As the London Olympics 2012 have shown us, it takes hard work, dedication, determination and a clear focus to achieve success, in any and every area of life. Elite athletes only get to the top by creating and capitalising on opportunities. And whether your aspiration is to win a gold medal, or work for a local radio station, life is about competing for what is available and making yourself the best you can be. As educators, it is important that we ensure our students are rounded enough people to know that.
Just a month after graduation, we already have several good news stories to shout about. They’re not fairy-tales of Olympic proportions, but they reflect much of what is good about what we do at the Cardiff School of Creative and Cultural Industries. One of our graduates joins the BBC Casualty team as a script assistant in October; another is working with INRIX traffic media centre as a freelance travel presenter; one is writing for a Premier League football club; another is freelancing at Folded Wing production company; one has just completed a month-long internship with BBC Cymru Wales; several are producing and presenting programmes on community radio stations including Radio Cardiff and GTFM. In fact, one of our graduates has just been appointed the latest member of the Breakfast Show on the Pontypridd station. Several others have interviews lined up in the next few weeks and/or are actively seeking media related opportunities.
I use the word “opportunities” advisedly, because in today’s economic climate and rapidly changing media market, increasingly it is the opportunities which ultimately provide employment, rather than “a job”. The world of work is changing …
Here at CCI, our aim is to produce graduates with the sorts of industry-centred transferable skills which will make them employable in a rapidly shifting media market place. We encourage them to build websites to showcase their work; blog regularly to reflect their engagement with relevant media debates and take the chances available to them to garner as much relevant work experience as possible.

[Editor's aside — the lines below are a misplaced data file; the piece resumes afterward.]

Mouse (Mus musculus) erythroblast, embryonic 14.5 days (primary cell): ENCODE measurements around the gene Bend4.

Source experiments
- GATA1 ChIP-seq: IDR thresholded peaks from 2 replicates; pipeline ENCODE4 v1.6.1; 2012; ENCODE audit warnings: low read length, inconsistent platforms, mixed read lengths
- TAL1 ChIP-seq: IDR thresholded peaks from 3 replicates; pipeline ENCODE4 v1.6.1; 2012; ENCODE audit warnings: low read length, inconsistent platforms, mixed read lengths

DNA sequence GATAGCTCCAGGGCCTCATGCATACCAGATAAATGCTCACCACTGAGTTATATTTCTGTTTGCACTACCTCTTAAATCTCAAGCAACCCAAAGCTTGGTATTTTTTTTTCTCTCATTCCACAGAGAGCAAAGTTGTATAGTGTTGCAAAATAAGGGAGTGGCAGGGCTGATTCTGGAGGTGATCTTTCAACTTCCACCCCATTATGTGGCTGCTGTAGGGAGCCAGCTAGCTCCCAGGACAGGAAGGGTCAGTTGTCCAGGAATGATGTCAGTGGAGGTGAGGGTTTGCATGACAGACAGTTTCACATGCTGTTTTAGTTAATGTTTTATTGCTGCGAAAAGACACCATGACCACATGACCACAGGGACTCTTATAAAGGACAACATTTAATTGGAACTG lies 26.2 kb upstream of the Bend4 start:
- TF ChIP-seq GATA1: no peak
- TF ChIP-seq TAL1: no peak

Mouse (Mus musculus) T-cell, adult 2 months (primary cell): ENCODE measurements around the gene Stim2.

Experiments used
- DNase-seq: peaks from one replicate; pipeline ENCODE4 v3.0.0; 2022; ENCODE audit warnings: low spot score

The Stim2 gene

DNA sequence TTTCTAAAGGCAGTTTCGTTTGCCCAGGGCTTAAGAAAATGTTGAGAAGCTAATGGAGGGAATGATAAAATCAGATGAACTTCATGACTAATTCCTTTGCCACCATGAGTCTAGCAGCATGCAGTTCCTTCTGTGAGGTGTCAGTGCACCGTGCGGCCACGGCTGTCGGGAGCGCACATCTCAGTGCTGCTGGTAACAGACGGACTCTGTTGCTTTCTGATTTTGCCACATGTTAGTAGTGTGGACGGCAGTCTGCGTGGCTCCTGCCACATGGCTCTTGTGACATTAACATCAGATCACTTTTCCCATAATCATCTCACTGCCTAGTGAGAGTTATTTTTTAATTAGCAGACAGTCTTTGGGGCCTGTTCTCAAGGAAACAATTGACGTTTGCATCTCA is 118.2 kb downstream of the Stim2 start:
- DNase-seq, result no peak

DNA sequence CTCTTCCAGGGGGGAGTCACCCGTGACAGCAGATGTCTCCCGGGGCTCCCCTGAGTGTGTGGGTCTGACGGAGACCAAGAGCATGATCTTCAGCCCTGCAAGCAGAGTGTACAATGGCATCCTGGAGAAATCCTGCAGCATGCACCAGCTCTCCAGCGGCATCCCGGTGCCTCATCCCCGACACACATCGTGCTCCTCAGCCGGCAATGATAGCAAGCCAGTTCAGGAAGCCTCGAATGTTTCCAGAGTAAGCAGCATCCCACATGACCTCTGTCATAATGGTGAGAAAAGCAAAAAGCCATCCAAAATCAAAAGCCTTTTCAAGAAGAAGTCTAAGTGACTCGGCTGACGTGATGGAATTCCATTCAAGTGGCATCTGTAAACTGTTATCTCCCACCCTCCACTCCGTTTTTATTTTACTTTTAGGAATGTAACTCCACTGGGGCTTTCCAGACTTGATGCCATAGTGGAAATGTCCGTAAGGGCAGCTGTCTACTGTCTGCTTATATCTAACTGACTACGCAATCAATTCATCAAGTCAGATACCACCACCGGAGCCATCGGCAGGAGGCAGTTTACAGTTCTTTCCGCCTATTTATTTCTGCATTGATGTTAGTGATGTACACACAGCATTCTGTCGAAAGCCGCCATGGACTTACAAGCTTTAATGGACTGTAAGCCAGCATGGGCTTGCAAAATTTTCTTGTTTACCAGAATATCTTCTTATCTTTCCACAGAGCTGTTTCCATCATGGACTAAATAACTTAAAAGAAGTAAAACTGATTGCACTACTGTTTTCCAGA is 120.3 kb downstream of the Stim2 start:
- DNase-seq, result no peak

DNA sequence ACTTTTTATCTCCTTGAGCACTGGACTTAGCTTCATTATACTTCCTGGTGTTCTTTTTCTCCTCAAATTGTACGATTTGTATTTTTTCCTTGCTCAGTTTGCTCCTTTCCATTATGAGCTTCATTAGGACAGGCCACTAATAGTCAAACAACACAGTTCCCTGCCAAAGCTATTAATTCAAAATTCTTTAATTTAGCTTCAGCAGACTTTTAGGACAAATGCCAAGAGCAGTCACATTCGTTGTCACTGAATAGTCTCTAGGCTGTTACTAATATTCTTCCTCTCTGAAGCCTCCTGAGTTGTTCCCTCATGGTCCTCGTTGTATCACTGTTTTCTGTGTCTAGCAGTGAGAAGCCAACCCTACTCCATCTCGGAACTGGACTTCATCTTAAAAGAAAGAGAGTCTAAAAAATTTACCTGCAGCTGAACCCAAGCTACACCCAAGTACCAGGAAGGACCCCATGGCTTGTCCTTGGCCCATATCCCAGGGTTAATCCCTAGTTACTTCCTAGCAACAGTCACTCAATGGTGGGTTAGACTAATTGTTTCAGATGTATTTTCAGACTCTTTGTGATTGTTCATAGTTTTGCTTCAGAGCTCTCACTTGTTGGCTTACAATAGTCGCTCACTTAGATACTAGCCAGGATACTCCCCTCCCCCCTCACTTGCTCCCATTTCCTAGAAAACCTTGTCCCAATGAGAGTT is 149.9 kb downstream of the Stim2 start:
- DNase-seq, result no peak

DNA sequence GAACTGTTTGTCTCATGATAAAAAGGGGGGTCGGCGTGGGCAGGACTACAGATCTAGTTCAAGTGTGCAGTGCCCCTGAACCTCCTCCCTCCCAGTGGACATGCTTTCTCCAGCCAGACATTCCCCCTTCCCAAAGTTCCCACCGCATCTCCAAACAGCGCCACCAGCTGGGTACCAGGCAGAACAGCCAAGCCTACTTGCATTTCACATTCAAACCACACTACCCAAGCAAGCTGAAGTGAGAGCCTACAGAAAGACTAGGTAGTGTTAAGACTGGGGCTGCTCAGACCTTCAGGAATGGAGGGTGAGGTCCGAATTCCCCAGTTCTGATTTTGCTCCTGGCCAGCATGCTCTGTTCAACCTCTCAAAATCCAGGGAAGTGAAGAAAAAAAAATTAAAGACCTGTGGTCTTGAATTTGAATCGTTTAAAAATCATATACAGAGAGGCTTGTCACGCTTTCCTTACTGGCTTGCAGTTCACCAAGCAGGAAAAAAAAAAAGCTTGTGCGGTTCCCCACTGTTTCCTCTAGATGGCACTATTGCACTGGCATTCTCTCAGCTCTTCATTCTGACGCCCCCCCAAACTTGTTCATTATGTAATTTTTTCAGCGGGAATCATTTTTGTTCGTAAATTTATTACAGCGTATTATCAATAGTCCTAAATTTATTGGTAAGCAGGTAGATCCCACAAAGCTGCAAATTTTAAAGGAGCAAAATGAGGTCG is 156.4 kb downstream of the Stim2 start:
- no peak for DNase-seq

2012’s media graduate needs a different understanding of the world of work to his or her counterpart of even three to five years ago. They need resilience, determination and confidence aplenty if they are to stand out from the crowd. They also need to be able to spot an opportunity and make the most of it, before someone else does.
Many undergraduates volunteer for community or hospital radio stations or work as runners on television shows or write for local newspapers etc. Indeed, we actively encourage such associations because they often prove invaluable in building contacts and today, contacts are more important than ever. During their time with us, our students are also offered the chance to experience something of the pressures and responsibilities they would face if they end up as radio producers, television camera operators or journalists.
I run a final year major project, which sees students immersed in the world of radio broadcasting for a sustained period of time. They work with me and my radio practitioner colleagues on Exposure Radio, an online radio station, which broadcasts live programmes for seven hours a day, five days a week. Having run a real life radio station, (BBC Radio Wales), I’ve used my expertise to try and offer those who take part as realistic an experience as I can of live radio.
By the time we reach the broadcast period, those involved are in no doubt about the amount of hard work they need to put in to keep the station on air and sounding professional. Team work, individual work, the ability to take direction, work to a brief, juggle other commitments etc., all play their part in a daily experience which exhilarates those involved and builds their confidence. As a lecturer, it delights me to see them thriving in this environment.
Fast forward a few months then and imagine my pride when I watch them graduate. Just over a month ago our final year students did just that – donned their caps and gowns and took to the stage of Cardiff’s St David’s Hall to publically acknowledge their academic achievements.
Graduation is often an exciting and emotional time, marking, as it does, the end of one chapter and the start of another. Most people enter this period of transition with a mixture of trepidation and anticipation. Having worked so closely with the Exposure Radio team, I find it difficult not to be concerned about where they will end up after they leave the academic environment.
However, I believe the vast majority of them have the skills, wherewithal and tenacity to carve out a media career, if they choose to follow that path. Early indications show that most do and many are well on their way to achieving it.